MEMRI signal enhancements and histological alterations such as HE staining and immunostaining for NCAM, GFAP and Iba1 were compared in order to investigate the mechanism of signal alterations of MEMRI in prenatal radiation-exposed rats. In radiation-exposed rats, MEMRI signals were obtained in hippocampal regions identical to the DG through CA3 regions, including infra- and suprapyramidal regions as well as the granular and pyramidal layers. In parallel, the hippocampal cell density decreased in all sub-regions in radiation-exposed rats as evaluated using HE staining. In particular, MEMRI signals disappeared in the CA1/2 regions, corresponding to the regions that the pyramidal layer was deranged by invading ectopic cell mass, resulting in an interspersion of neurons. T1 relaxation enhancement by Mn2+ is proportional to the ion concentration taken into the cells through Ca2+ channels [approximately (Mn) <1 mM]; thus, the cell density is the one source of MEMRI signal changes (Silva et al., 2004). This suggests that reduced MEMRI signals in the radiation-exposed rat hippocampus are reflected by decreasing the cell density However, the ectopic cell mass was undistinguishable by MEMRI so that we detected deformations of the CA1/2 in prenatal radiation-exposed rats as the pyramidal layer derangement by disappearing MEMRI signal enhancements. Mossy fibers in the hippocampus project from the DG to CA3. The pathway consists of varicose granule cell axons that terminate on the dendrites of hilar mossy cells and pyramidal cells in CA3. No mossy fibers were distributed in the CA1 subregion. The most pronounced enhancement in MEMRI was detected in CA3 and DG subregions matching the mossy fiber pathways in previous reports (Watanabe et al., 2004; Nairismägi et al., 2006). Moreover, MEMRI sustained in the DG granular layer and CA3 pyramidal layer, even in prenatal radiation-exposed rats, although the cell density in those regions were reduced to about half of controls. NCAM-positive mossy fiber bundles were retained in those regions as aberrant infrapyramidal fibers in radiation-exposed rats, while NCAM-stained areas were increased in the DG, but slightly decreased in the CA3. MEMRI after systemic injections of MnCl2 has been shown to detect axonal and mossy fiber sprouting in the hippocampus following kainite-induced status epilepticus (Immonen et al., 2008). The present findings suggest that an accumulation of manganese in the hippocampal mossy fibers is involved in sustained MEMRI signals in the DG and CA3 regions of radiation-exposed rats.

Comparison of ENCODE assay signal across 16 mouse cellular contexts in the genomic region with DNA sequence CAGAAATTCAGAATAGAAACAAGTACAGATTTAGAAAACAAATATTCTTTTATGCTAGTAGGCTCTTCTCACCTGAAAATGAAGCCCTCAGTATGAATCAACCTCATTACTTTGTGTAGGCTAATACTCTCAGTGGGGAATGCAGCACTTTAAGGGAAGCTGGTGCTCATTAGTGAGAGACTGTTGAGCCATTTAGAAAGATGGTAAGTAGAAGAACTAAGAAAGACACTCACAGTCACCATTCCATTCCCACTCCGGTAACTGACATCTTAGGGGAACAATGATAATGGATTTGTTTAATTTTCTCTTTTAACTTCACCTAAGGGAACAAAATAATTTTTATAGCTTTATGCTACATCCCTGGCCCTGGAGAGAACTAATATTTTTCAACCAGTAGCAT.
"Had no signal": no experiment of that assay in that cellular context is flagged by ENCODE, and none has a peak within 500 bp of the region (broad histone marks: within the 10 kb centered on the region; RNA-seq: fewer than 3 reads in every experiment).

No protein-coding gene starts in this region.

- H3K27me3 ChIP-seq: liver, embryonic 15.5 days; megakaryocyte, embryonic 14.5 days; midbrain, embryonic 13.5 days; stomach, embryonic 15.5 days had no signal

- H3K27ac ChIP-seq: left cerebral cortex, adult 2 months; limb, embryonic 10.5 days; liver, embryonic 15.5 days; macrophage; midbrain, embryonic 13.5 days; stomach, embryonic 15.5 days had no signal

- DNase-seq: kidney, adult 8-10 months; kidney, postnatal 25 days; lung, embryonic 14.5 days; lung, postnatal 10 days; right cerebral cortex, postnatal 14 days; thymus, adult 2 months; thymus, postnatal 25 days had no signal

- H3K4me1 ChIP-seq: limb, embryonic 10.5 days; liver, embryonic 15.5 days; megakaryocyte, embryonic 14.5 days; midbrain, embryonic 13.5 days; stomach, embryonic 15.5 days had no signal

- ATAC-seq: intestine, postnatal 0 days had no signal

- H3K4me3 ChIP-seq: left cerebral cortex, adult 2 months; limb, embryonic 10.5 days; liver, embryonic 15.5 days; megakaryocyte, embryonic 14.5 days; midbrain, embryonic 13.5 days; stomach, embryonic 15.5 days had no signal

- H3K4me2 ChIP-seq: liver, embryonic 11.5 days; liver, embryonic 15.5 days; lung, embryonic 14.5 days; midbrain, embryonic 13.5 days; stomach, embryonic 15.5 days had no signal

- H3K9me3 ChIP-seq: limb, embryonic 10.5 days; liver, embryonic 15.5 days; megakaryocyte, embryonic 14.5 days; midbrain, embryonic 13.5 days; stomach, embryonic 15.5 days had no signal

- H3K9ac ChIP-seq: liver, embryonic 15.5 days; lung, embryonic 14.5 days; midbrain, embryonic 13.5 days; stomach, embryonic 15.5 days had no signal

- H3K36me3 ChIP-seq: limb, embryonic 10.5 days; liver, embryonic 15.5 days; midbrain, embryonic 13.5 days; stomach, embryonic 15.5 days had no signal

Recently, some studies have demonstrated that MEMRI is a useful technique for the detection of brain activity and cytoarchitectonic details of the hippocampal area at a cellular level (Aoki et al., 2004; Nairismägi et al., 2006; Immonen et al., 2008). The mechanism of MEMRI signal enhancement has been previously discussed in relation to experimental models of hypoxia (Wideroe et al., 2007). Ischemic models result in MEMRI signal enhancement as a reaction of gliosis (Kawai et al., 2005, 2007). The present immunohistochemical results revealed that densities of astrocytes and microglia were decreased in the DG of radiation-exposed rats. However, the alteration of reduced density of glial components in MEMRI signal enchantments may be minimum. The predominant glial components, astrocyte, were persisted to large populations in radiation-exposed rats albeit decreasing their density significantly. Therefore, the non-uniform distribution of glial components within the hippocampus may also contribute to sustaining strong MEMRI signals in the DG of prenatal radiation-exposed rats, as well as mossy fiber bundles.